Three decades of Joni Mitchell’s idiosyncratic talents

by Nick Grant
Socialist Worker
April 2, 2005

Joni Mitchell defies categorisation

A Woman of Heart and Mind
Joni Mitchell, £15.99

You may only know her giggly eco-protest about how “they paved paradise and put up a parking lot” from her song “Big Yellow Taxi”. But Canadian singer-songwriter Joni Mitchell is an utterly serious artist with a unique and idiosyncratic talent.

Her 22 albums over three decades reveal the complete opposite of the whimsical femininity she is often misrepresented for.

Joni Mitchell is indeed a woman of heart and mind, as this DVD’s title rightly insists. As a lyricist, musician and performer, she is probably second only to Nina Simone in stature as a female musician of the last century.

And like all greats, she defies generic categorisation.

Folk, jazz, world and rock sections of a record store could easily include her work.

Joni Mitchell is most prolific as a frank chronicler of the ups and downs of romantic love. But she has also written trenchant commentaries on celebrity, war, militarism and sisterhood.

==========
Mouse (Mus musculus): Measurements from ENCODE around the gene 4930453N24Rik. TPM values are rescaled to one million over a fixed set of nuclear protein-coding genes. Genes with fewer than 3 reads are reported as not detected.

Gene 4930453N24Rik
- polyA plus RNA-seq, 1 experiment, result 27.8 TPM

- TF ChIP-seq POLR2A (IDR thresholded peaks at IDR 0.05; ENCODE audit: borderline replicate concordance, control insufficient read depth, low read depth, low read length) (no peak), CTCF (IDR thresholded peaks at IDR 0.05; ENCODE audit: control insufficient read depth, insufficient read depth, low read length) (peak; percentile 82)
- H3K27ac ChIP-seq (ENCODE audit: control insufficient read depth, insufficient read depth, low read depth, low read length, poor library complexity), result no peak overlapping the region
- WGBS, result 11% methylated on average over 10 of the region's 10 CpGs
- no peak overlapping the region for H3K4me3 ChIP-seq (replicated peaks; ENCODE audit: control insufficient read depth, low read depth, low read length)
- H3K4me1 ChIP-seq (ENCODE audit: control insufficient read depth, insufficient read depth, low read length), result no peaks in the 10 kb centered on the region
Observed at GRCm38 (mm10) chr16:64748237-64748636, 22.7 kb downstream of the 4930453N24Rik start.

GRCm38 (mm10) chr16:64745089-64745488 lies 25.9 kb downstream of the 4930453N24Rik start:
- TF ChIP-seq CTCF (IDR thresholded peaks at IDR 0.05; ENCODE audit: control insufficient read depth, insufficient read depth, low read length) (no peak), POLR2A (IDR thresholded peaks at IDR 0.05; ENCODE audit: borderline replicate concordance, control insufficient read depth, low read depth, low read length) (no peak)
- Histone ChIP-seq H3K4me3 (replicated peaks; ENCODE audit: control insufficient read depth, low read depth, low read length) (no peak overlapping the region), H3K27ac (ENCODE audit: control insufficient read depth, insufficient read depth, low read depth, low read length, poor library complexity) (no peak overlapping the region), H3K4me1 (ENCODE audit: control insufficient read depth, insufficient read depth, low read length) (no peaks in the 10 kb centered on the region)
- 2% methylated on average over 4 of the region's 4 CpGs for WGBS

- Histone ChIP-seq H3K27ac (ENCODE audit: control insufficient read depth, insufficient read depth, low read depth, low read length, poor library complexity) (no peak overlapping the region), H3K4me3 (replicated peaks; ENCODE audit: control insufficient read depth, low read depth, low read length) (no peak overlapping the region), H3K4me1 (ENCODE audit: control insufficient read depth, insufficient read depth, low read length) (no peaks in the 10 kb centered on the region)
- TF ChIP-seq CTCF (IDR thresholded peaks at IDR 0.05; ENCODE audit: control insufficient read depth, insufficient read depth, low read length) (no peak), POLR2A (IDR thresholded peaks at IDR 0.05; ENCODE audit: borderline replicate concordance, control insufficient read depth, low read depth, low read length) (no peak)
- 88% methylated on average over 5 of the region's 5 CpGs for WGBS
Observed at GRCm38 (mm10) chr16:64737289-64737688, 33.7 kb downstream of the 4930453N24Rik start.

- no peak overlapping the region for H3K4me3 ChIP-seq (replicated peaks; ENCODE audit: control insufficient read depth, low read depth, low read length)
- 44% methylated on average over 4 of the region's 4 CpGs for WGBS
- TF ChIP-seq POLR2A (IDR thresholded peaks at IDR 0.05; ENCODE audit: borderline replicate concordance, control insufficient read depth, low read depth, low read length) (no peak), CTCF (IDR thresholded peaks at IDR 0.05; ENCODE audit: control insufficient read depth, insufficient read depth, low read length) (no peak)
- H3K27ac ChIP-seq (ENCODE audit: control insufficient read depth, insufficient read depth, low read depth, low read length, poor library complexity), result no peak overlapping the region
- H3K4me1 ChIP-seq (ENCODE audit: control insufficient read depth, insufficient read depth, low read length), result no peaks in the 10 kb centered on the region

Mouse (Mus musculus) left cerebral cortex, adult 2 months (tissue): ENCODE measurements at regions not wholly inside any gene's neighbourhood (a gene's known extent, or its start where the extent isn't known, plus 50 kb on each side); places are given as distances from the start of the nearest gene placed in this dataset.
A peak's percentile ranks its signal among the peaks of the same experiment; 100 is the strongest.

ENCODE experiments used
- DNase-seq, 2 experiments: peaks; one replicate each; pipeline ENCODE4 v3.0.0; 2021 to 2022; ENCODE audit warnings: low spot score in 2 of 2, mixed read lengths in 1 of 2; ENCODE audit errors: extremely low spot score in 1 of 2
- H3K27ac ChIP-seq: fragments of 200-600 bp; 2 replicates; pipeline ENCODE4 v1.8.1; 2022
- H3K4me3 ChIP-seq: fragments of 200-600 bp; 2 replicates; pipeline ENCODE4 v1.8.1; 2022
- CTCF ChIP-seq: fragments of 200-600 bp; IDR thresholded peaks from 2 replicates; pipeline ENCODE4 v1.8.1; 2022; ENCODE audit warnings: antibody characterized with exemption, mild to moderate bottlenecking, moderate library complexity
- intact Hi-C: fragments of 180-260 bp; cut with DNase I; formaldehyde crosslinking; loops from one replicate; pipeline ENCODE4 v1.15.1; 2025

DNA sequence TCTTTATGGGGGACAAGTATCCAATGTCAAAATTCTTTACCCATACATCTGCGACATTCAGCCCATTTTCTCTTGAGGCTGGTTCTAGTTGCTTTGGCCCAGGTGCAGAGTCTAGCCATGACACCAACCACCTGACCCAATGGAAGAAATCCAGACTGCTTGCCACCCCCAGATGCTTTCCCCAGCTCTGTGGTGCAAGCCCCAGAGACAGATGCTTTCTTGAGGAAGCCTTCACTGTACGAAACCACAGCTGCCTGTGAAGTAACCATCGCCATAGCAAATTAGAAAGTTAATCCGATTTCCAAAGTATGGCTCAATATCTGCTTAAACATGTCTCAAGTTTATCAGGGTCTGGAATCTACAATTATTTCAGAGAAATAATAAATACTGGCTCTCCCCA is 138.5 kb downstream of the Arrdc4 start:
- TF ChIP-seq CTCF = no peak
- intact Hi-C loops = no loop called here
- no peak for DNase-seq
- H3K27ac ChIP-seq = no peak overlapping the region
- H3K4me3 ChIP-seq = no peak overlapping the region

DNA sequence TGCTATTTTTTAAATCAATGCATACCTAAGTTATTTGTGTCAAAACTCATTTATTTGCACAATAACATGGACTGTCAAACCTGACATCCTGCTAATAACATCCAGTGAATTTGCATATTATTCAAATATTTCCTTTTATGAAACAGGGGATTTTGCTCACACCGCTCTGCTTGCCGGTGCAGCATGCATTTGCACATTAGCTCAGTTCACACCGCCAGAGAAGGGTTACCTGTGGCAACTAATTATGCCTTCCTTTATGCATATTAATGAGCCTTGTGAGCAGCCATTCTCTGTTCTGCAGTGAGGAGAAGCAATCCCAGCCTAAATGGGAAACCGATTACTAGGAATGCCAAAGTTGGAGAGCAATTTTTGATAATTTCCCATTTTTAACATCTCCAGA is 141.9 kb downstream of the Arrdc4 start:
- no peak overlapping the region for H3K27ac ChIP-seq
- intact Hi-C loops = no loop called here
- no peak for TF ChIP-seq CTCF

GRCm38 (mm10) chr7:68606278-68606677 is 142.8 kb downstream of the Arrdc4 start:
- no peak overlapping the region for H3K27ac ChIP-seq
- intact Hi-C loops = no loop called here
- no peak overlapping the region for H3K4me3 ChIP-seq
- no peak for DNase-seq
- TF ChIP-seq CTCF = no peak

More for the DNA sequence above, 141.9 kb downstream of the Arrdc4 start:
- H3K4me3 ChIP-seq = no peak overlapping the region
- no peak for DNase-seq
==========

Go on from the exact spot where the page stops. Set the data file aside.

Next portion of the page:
Here you can see performances from throughout her career, from her earliest versions of classic songs “The Circle Game” and “Both Sides Now”, right up to her reworked symphonic version of the latter in 2000.

Her guitar playing is sometimes hypnotic, at others slippery and shifting around the timing of the tune. Her chord and string handling is unique, and partly forced on her by the effects of childhood polio.

The only downside of this DVD is its framing narrative. As an unknown art student, Joni gave birth to a daughter in February 1965. The father had fled.

Poverty stricken and alone, Joni gave Kelly up for adoption six months later. But in 1997 Kelly got in touch out of the blue. This coincided with Joni’s retirement from recording.

The idea is that Joni’s art was motivated and bookended by Kelly’s loss and return. A few songs are retrospectively explained by this story.

Yet, traumatic as this may have been, Joni’s art cannot be reduced to a psychological cliché. Besides, her retirement is as much to do with the eventual wear on her riveting soprano voice by a lifetime of cigarette smoking.

She has also railed against the dumbed down artistic values of the global corporate music industry, and effectively gone on strike. A Woman of Heart and Mind should open your ears and eyes to an artist of exemplary independence and originality.

Printed from the official Joni Mitchell website. Permanent link:

Copyright protected material on this website is used in accordance with 'Fair Use', for the purpose of study, review or critical analysis, and will be removed at the request of the copyright owner(s). Please read 'Notice and Procedure for Making Claims of Copyright Infringement' at